Most people in SA have heard of a MySchool card. We swipe them, we merrily donate funds to various charities by swiping them and then we get on with our lives. But have you ever wondered what actually happens with the funds?
Whilst some people have elected charities, or even their children’s schools for the funds to be donated to, most people have no clue what happens to the money collected, or don’t know that they have a choice to designate the money earned by their swipes to particular funds. One such fund is the MySchool MyVillage MyPlanet Thuso Fund, which was specially created to support under-resourced schools across South Africa. Through various special projects, the Thuso Fund aims to really make a difference to well-deserving schools.
Last week I got to go behind-the-scenes to see just how big a difference these funds can make, when used to impact the lives of school children, most of whom are often overlooked and yet make up such a large percentage of the current youth in South Africa. I visited West Ridge High School in Durban, a school with a specialised vocational skills curriculum, currently offering more than 700 children with learning challenges, a chance to enhance their future employment opportunities. Classes cover a range of skills from panel beating and construction, to brick-making and mechanics. Surprisingly, it’s currently the only school in Durban offering this curriculum to high school children with special education needs and they rely heavily on the generosity of donors, as they are only partially funded by the Department of Education.
I was amazed at the simplicity of what is being offered at the school – simple from the perspective that it makes so much more sense to teach a child a skill that can assist them with earning a living in a country so severely starved of a skilled workforce, than shoving them in an over-crowded, under-resourced classroom, to learn a myriad subjects that won’t get them far in our economy.
Children at West Ridge High School predominately come from severely under-resourced families who cannot afford school fees, so it’s predominantly through sponsorship that the school is able to maintain its facilities. In 2014, the Thuso Fund sponsored R240 000 to equip a computer library with 36 new computers. Then in 2016, a donation of over R360 000 enabled an upgrade to their brick-making workshop, which was previously a leaky shed, that was anything but conducive to learning.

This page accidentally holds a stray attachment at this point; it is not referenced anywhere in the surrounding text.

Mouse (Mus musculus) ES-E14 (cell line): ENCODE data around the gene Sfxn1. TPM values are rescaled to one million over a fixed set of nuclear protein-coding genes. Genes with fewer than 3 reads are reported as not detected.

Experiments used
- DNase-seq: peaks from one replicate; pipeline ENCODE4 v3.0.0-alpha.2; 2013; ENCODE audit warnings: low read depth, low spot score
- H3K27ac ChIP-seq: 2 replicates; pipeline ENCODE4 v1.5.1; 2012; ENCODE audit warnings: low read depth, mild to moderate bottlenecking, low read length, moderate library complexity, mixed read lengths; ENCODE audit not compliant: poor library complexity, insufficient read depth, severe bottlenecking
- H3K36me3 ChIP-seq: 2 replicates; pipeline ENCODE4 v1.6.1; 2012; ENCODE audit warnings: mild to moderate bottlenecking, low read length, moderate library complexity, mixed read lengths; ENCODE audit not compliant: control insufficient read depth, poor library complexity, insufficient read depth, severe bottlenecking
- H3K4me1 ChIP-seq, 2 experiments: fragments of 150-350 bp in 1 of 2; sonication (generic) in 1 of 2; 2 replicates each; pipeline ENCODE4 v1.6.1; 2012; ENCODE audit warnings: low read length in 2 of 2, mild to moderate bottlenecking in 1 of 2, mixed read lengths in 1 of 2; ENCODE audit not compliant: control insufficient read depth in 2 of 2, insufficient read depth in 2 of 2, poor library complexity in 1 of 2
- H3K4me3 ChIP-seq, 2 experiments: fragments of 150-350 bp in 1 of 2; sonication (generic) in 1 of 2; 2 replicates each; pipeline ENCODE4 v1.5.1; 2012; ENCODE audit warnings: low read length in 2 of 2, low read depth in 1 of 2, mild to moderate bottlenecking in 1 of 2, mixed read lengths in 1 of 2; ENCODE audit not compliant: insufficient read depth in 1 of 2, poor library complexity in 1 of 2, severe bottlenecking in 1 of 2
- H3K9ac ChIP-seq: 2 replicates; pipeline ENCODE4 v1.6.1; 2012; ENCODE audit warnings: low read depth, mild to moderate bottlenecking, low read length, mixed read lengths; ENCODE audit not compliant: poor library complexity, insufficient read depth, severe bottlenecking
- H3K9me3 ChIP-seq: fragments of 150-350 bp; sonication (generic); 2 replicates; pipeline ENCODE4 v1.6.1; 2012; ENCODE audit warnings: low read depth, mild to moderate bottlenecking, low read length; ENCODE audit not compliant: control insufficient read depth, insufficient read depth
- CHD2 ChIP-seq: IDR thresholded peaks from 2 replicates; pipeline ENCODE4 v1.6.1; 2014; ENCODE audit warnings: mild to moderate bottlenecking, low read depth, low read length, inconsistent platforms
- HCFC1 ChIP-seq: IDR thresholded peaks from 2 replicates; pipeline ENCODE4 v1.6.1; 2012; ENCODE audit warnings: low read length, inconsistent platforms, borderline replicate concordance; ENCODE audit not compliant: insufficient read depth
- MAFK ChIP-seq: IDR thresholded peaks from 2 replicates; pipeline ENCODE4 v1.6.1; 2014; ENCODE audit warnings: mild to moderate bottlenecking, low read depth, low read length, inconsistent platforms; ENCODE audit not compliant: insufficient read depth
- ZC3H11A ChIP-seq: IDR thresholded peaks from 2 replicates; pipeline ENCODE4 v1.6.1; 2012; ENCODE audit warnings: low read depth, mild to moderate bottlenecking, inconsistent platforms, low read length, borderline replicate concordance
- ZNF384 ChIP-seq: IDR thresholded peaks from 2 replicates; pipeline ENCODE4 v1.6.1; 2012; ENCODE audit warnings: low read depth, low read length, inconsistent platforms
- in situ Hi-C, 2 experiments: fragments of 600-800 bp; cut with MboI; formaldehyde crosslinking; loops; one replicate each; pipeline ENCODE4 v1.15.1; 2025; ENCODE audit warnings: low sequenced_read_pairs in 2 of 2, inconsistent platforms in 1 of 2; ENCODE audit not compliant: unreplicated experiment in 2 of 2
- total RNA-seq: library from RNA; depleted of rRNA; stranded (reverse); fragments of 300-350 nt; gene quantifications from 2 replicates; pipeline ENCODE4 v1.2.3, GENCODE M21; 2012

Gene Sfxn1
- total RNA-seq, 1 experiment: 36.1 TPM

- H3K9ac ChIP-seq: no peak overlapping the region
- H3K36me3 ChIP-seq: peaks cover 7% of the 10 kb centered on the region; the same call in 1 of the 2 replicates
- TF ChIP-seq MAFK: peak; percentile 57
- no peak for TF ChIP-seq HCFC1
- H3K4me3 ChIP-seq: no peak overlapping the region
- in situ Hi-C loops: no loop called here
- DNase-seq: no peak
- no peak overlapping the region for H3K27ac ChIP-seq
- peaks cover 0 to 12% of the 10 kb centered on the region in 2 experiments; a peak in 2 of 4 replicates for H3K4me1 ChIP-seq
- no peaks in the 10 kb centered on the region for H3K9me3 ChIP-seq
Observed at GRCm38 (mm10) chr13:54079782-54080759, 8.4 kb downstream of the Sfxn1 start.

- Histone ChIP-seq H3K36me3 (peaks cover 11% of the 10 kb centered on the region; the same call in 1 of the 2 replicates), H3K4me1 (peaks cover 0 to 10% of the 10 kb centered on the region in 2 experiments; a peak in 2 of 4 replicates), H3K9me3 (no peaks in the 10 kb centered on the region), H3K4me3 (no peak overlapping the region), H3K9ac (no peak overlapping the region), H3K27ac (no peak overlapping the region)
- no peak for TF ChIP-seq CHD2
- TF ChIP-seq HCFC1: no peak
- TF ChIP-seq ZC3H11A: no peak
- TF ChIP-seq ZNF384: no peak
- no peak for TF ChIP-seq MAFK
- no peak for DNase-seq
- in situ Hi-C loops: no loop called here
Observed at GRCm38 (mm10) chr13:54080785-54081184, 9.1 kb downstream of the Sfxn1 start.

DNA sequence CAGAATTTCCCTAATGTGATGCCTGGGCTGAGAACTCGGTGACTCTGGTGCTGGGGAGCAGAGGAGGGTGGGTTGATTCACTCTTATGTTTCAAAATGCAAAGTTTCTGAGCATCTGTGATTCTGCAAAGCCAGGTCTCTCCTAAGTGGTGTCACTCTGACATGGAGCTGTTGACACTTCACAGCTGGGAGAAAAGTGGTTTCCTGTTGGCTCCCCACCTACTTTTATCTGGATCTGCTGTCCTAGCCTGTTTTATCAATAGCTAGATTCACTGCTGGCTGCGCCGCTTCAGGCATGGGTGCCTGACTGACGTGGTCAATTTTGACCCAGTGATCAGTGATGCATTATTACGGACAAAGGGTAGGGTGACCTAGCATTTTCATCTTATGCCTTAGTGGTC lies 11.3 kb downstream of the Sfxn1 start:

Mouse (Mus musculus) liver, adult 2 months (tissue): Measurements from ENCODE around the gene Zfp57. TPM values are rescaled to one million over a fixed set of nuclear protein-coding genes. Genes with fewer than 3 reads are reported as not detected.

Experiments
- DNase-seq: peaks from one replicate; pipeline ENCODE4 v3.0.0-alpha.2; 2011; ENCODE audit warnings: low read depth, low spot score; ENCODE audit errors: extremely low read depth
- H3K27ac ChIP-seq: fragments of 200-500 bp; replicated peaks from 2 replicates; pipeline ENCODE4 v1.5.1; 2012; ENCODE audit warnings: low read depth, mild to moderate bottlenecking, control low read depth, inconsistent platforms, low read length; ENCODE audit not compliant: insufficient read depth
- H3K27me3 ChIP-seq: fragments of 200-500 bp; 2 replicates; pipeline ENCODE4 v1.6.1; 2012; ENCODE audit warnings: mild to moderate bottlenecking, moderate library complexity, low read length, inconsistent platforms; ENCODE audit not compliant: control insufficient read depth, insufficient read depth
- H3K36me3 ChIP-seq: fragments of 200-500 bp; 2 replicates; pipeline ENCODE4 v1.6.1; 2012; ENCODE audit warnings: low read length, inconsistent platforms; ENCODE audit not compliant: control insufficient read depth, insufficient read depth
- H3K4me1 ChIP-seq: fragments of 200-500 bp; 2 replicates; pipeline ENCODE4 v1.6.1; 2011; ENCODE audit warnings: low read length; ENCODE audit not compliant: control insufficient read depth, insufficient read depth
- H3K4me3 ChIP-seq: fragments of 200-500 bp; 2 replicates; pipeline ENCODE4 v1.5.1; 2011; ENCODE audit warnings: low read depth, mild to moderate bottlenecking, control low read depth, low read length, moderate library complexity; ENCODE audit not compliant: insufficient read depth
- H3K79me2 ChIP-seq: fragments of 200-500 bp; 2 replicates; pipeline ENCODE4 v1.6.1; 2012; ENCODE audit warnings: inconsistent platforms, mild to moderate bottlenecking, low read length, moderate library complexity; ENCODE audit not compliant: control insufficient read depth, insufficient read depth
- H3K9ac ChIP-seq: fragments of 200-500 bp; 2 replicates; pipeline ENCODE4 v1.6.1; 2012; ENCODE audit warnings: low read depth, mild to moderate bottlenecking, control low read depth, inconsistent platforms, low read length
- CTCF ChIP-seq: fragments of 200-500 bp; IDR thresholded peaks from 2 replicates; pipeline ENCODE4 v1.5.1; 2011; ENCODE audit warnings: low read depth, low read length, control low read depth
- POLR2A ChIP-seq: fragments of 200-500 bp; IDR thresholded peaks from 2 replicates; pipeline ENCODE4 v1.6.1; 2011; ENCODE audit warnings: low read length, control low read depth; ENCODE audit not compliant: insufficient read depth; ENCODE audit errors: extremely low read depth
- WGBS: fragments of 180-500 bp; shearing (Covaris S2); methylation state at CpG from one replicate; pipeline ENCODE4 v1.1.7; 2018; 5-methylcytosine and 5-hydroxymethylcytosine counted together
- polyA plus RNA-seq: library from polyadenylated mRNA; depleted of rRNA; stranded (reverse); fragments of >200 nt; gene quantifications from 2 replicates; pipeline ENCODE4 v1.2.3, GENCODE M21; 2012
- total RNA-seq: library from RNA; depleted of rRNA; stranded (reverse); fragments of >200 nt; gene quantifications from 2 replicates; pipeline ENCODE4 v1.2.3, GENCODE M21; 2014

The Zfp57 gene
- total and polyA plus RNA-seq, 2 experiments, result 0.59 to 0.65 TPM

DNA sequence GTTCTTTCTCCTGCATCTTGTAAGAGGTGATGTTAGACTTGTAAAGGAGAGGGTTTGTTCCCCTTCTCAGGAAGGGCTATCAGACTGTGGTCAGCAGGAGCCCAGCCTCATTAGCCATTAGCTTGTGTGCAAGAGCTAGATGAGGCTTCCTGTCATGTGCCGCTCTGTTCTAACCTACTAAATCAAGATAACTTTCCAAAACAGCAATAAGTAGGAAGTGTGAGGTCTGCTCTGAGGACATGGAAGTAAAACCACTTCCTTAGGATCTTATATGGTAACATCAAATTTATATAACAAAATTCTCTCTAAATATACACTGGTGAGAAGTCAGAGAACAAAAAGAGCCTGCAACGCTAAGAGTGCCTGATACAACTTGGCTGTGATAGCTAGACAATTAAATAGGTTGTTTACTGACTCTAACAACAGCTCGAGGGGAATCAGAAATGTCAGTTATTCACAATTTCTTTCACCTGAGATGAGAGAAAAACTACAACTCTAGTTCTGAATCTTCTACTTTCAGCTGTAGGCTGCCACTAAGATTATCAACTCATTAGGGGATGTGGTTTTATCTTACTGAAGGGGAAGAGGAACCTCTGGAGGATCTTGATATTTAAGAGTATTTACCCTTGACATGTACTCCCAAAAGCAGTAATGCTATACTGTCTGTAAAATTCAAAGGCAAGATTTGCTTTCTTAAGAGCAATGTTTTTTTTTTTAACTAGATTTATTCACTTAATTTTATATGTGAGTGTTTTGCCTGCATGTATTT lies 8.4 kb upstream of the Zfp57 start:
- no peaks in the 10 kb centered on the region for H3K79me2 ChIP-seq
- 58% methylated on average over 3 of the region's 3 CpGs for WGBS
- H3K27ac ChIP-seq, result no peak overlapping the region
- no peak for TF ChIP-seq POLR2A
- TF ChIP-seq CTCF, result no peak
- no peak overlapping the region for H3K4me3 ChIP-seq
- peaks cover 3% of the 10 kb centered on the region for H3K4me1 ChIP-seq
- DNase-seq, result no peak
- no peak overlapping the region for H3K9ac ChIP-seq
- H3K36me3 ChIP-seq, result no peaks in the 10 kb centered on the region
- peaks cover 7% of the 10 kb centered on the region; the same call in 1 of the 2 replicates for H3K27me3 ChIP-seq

This is the building we got to see and were able to chat to some of the kids who are taking brick-making classes.
“This extension and renovation of the workshop is going to make a big difference in the lives of our learners and educators. Skills training, such as brick-making, is an essential part of our offering, as we need to meet the needs of many learners who may be unable to master literacy and numeracy at the levels that would enable them to be otherwise employed.”
– Dr Seetal, Principal at West Ridge High School.
It was humbling get a small glimpse into just how appreciative the kids are to be able to learn these skills, to see the awe on their faces at being told that this group of people was visiting to see what they were up to at school and most of all, to realise that as a privileged minority, we have no real idea of what the everyday reality is for school children in South Africa. It is our responsibility to do what we can, wherever we can.
I urge you to sign up for a MySchool card if don’t have one and if you do, consider supporting the Thuso Fund for Schools and Charities:
- Sign up free for the MySchool MyVillage My Planet programme at myschool.co.za
- Select Thuso as 1 of your 3 possible beneficiaries
- Swipe your card each time you shop at Woolworths, Waltons, Engen Foodstops, or Flight Centre
- With every swipe these retail partners make a donation on your behalf to your selected beneficiaries, at no cost to you
For more info on MySchool MyVillage My Planet:
Website | Facebook
This is a sponsored post in accordance with the terms & conditions associated with all work written and shared by Nicola Ashe.